+
Pelletize Activated Carbon

05

Jul 2018

Carbon In The Reef Tank - Part 2 (Repost)

By: melev | Tags: harker, carbon article, pellet carbon | Comments: 0

Richard Harker continues this topic in Part 2:

Close-up of carbons tested in this two-part series. Clockwise from upper left-hand corner: Carbon from Lifegard, Hydrocarbon 2, carbon from ESV and carbon from Seachem.

 

Granular Activated Carbon In The Reef Tank: Fact, Folklore And Its Effectiveness In Removing Gelbstoff Part 2

In Part One of this examination of carbon we looked at the ability of granular activated carbon to remove yellowing compounds (gelbstoff) from reef aquarium water. In this second installment we will look at issues surrounding the use of carbon in the reef tank.

 

Passive Use of Carbon

The traditional approach to carbon usage has been to place it in a chamber into which water is forced directly through the carbon. Delbeek (1990) writes, “In a correctly designed sump, all of the water is forced to flow through the carbon chamber.”

The first challenge to this method of using carbon was expressed by Julian Sprung in his “Reef Notes” column in Freshwater and Marine Aquarium. He wrote, “Placement of bags of activated carbon in such a way that water flows around them, but is not directly forced through them may be all that is necessary to maintain the water free of yellowing compounds” (Sprung 1995). Mr. Sprung elaborated on the “passive” approach to carbon filtering (Delbeek and Sprung 1994) stating that, “Through contact with the water flowing over the carbon, and through diffusion, organics will be taken up with less rapid depletion of trace elements than the prescribed method.” While many hobbyists have adopted this approach to using carbon, no evidence has been presented to the hobby that supports Mr. Sprung’s two assertions regarding passive use of carbon — first, that it is effective in removing color and second, that it is less likely to remove trace elements from the water. 

To test Mr. Sprung’s contentions, I set up two tanks with carbon filters. The first — the “active” tank — was set up using the arrangement outlined in part one of this report. I placed 20 grams of Hydrocarbon 2, a lignite carbon distributed by Two Little Fishies, in an acrylic tube with water circulating from the test tank, through the tube and back into the tank. 

A second tank — the ”passive” tank— was set up in a similar fashion, except that instead of placing the 20 grams of carbon in a carbon chamber, it was placed in a mesh bag. Additionally, instead of using a Powerhead to pump water through the carbon chamber, it was mounted on the side of the tank to circulate water in the tank so that water flowed around the mesh bag much as it would were the carbon bag placed in a sump.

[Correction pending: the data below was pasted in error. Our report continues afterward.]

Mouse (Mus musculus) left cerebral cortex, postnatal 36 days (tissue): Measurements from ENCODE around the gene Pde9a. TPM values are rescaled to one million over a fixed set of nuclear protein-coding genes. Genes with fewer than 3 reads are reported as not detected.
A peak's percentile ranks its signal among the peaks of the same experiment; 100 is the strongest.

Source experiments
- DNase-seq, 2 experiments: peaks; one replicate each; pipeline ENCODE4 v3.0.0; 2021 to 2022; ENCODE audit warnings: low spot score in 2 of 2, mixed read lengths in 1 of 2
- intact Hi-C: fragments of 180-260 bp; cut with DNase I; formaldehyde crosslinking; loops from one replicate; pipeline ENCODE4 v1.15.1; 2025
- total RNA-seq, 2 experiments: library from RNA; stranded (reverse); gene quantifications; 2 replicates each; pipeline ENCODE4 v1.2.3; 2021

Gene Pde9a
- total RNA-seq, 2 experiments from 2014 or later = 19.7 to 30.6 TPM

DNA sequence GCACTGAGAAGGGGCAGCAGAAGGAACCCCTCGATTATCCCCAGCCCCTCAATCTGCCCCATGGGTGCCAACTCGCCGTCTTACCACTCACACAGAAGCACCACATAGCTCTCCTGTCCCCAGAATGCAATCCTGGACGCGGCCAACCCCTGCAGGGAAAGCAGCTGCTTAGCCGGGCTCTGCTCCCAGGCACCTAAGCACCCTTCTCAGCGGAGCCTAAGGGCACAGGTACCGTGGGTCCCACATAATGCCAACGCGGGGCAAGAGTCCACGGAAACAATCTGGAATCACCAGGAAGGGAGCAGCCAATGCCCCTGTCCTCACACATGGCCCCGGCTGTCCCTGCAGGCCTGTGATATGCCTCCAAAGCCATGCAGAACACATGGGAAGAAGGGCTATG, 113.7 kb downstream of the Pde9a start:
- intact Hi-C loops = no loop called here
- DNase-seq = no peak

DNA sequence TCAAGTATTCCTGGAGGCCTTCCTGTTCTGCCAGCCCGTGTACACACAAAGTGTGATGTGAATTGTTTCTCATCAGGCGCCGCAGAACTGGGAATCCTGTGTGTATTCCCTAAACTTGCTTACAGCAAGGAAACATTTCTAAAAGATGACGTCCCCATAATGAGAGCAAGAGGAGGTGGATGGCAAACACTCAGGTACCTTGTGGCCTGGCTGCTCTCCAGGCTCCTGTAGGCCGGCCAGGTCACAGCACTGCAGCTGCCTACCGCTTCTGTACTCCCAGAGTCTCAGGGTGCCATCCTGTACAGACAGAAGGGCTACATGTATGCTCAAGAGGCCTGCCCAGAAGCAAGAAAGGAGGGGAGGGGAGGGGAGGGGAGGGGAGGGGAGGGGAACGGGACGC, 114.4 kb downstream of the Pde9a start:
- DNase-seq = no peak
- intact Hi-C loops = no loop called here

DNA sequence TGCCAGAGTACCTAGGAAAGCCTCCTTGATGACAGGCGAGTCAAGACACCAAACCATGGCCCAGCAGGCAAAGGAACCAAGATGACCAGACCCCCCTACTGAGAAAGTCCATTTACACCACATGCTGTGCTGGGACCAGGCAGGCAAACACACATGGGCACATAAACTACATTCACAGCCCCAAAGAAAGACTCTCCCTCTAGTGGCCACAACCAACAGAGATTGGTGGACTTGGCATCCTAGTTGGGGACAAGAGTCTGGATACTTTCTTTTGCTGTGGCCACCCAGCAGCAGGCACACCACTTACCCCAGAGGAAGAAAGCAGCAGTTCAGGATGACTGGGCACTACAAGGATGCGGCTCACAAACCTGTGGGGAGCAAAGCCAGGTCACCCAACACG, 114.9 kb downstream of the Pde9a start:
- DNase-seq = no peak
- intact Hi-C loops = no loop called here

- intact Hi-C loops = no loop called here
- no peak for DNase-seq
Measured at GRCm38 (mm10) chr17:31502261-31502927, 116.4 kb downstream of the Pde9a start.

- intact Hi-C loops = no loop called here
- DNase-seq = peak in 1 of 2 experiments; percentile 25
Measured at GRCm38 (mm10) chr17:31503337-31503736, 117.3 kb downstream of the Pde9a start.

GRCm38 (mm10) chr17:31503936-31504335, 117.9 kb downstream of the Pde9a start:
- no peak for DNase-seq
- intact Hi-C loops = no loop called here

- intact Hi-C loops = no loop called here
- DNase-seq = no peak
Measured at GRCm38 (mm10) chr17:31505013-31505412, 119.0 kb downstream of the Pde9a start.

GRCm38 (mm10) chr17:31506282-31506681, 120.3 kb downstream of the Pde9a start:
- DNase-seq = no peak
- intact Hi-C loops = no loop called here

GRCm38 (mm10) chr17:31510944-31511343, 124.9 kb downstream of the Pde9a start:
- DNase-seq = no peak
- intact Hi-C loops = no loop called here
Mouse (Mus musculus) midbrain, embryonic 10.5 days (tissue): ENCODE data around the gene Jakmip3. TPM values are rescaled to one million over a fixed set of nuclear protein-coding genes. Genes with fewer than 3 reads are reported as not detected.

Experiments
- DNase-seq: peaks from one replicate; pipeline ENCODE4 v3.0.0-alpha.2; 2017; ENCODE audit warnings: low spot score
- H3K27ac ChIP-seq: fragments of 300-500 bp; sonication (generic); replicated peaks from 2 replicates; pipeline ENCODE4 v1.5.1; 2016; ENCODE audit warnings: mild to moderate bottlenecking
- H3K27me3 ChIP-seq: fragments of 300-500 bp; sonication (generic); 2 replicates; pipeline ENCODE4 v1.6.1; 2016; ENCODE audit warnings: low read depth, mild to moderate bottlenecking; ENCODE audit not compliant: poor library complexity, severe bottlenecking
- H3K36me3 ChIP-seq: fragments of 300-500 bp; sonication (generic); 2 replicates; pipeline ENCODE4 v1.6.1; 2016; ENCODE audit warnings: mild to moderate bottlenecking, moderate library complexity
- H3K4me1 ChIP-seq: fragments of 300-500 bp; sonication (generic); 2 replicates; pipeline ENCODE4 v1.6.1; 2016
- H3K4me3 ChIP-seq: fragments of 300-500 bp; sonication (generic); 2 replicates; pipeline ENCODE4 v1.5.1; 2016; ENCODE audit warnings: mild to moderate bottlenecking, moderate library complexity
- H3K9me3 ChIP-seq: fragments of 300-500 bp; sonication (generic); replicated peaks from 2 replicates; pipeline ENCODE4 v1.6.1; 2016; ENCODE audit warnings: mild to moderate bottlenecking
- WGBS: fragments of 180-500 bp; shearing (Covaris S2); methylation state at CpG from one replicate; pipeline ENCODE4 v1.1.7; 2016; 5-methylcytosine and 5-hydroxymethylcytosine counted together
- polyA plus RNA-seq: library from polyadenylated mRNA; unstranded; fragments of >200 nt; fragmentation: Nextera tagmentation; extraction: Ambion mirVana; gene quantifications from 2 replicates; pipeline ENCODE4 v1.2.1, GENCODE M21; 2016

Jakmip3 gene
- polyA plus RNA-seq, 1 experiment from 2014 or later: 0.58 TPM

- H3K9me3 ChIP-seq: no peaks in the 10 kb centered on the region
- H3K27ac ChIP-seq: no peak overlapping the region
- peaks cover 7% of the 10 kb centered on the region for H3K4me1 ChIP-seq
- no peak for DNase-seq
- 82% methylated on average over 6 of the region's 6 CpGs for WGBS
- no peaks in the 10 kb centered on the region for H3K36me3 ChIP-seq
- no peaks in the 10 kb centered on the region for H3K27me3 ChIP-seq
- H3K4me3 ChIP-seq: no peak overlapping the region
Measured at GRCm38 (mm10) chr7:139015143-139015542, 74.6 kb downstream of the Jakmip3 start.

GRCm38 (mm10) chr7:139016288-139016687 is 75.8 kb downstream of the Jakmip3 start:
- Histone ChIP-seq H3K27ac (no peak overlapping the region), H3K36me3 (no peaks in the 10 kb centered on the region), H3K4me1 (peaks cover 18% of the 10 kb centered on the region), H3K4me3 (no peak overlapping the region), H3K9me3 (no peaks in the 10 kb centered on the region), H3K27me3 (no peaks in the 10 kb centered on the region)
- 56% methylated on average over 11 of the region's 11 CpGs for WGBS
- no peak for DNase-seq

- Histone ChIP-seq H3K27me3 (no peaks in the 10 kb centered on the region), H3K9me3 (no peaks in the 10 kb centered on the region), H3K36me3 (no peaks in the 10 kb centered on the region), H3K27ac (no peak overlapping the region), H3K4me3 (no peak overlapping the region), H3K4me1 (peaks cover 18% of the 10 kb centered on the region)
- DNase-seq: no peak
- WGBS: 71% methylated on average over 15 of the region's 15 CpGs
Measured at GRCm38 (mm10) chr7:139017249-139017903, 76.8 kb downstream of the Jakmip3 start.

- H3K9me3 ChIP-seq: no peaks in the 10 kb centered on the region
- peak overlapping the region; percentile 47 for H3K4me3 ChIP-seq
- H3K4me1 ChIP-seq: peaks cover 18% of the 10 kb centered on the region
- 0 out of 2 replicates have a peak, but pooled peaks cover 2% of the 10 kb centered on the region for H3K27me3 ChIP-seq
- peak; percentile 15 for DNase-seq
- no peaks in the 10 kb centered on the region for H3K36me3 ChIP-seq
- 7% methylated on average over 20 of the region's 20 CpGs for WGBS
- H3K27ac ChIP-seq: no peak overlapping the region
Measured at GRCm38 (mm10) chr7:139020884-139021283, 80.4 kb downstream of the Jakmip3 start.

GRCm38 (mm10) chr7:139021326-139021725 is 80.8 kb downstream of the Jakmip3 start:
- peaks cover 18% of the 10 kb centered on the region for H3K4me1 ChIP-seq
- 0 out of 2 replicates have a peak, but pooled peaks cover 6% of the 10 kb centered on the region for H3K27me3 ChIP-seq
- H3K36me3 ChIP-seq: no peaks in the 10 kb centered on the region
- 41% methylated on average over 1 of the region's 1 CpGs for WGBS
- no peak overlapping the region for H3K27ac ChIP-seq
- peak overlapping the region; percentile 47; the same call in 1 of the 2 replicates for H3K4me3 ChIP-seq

Aged reef tank water was prepared as outlined in part one, so that the initial color of the water was 100 APHA units. Hourly color measurements were taken until color was reduced to zero in tank 1. Periodic measurements continued in tank two for the next 168 hours. 

Figure 1:

Figure 1 shows the results for the first 40 hours. The yellowing compounds were virtually eliminated in tank 1 in approximately five hours. Over the same period, nearly 70 percent of the color remained in the passive tank. As the graph demonstrates, color continued to decline for the next 24 hours, but the rate of decline decreased and eventually stopped at approximately 20 percent of the original color. Even after seven days, the water had a yellow cast to it. Because the same quantity of carbon eliminated the color in tank 1, it is unlikely that the carbon in tank 2 was exhausted. To explain why the carbon ceased to function, we have to turn to the mechanism by which carbon works.

Carbon removes color and other large organic molecules from water through adsorption. Adsorption is the chemical bonding of the target molecules to the carbon (Moe 1989). Carbon is most effective when it is dry. It is most “attractive” to these molecules at this stage. As Spotte (1992) explains, “Adsorption rate is a mass transfer process, limited by factors that control diffusion...The greatest adsorption rate takes place immediately after ’wetting’ because the concentration gradient is steepest.” Spotte, quoting Morris and Weber (1964) writes, “The quantity of dissolved organics removed by activated carbon is not a linear function with time...absorption involves the rapid formation of an equalibrium interfacial concentration followed by slow diffusion.” (Spotte 1970) In other words, carbon is most effective when first put in the tank and gradually becomes less effective as it does its job. Carbon, whether used actively or passively, is most useful at the start of its use. Extended use of carbon suffers from diminishing returns. Passive use of carbon works to some degree, but will not eliminate yellowing compounds. It is no replacement for active “flow-through” use of carbon.